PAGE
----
“Without charges, without arrests, without even an investigation sometimes—the agency defendants act in concert to deprive thousands of innocent Americans, mostly Muslim, of their right to be free from a government that extra judicially designates them as worthy of permanent suspicion,” wrote a consort of CAIR attorneys representing the plaintiff in an August 8 pleading. “The FBI has sought to recruit Plaintiffs, and similarly situated watchlisted Americans, as informants.”

Mr. Kelly labeled the monitoring programs as routine and practical in an emailed statement to PacerMonitor.

“With routine reviews and active management via legal, privacy and civil rights and liberties offices, the program is a practical method of keeping another act of terrorism from occurring at 30,000 feet,” he said.

Among the watchlisted plaintiffs is Moustafa El-Shahat, who alleges that when he deplaned at John F. Kennedy International Airport in New York from a trip to Egypt, two Customs and Border Protection (CBP) officers escorted him to an interrogation room before he arrived at passport control for questioning by FBI agents that lasted nearly four hours.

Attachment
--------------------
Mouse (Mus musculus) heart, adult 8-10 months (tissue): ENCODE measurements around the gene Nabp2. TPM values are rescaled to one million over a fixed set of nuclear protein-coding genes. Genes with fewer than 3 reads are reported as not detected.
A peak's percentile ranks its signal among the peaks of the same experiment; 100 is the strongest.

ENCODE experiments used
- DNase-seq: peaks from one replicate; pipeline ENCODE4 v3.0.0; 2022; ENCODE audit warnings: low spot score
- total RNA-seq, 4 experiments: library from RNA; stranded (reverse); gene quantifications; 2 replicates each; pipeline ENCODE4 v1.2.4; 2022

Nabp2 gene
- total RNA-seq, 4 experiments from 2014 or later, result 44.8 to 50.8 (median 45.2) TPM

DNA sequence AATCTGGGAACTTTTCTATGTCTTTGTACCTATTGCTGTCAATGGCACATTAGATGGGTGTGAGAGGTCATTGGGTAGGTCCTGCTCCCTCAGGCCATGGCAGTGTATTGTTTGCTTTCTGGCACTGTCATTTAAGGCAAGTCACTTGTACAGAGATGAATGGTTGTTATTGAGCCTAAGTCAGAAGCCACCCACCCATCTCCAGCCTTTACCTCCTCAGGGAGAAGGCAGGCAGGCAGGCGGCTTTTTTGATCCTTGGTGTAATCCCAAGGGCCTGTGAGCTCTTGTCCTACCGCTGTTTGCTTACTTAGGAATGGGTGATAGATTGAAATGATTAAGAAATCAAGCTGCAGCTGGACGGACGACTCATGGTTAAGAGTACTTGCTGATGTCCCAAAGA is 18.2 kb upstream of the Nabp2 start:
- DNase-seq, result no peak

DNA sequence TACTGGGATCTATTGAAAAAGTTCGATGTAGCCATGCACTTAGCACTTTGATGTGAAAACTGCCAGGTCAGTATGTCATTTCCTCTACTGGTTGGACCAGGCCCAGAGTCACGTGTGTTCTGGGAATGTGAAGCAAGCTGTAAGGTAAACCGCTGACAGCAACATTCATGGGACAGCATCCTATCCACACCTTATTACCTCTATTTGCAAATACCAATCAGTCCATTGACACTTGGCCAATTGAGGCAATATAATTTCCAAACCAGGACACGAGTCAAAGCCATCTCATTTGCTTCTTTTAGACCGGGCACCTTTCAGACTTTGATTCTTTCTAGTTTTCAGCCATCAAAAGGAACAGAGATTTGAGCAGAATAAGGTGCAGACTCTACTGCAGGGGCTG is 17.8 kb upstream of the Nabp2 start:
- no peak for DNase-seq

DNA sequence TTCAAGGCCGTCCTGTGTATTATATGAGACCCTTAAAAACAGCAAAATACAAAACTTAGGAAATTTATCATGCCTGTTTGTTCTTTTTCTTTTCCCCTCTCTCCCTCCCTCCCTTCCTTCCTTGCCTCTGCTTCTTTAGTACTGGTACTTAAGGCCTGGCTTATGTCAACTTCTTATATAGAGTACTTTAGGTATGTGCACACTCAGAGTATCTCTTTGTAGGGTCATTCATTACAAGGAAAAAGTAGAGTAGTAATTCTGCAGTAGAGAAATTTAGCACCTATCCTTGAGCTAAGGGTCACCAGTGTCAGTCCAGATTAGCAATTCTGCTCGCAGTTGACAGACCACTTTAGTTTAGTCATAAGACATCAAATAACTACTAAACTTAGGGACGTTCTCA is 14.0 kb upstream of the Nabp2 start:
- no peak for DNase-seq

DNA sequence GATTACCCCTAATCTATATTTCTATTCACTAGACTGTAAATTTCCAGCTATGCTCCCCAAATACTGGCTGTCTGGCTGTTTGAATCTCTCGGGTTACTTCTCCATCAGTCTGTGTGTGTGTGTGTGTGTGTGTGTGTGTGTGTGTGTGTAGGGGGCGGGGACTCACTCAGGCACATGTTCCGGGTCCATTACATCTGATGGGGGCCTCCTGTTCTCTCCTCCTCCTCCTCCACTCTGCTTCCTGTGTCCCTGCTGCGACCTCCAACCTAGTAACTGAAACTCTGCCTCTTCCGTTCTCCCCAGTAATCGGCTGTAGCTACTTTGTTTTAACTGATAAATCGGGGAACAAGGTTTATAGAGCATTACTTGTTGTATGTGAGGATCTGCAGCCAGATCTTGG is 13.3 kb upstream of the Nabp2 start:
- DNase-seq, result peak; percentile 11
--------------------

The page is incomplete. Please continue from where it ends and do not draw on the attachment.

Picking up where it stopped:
He was reportedly interrogated about what he thinks of jihad, what mosque he attends, how religious he is, whether he teaches at a mosque, whether he is an imam among other invasive questions about his Islamic religious beliefs and practices.

When asked what behaviors travelers need to curb in order to avoid being perceived as a threat that would result in monitoring, Mr. Kelly responded that the purpose of the program is to ensure passengers and flight crew are protected during air travel and that it does not take into account race and religion.

“It is not intended to surveil ordinary Americans.” he said.

According to CAIR, the U.S. federal government has added approximately 1.1 million persons to the federal terrorist watch list over the last 10 years, including thousands of U.S. citizens and lawful permanent residents.

Getting removed from the federal government’s monitoring programs is not so easy for Americans who have Arabic first and last names and who are practicing Muslims.

‘If you find yourself targeted for questioning while traveling, you don’t have to answer any questions about your religion or political views,” said Mr. Abbas.

When push comes to shove, a passenger’s best recourse is to invoke his or her right to counsel and to bring due process to bear on a policy that appears to lack it.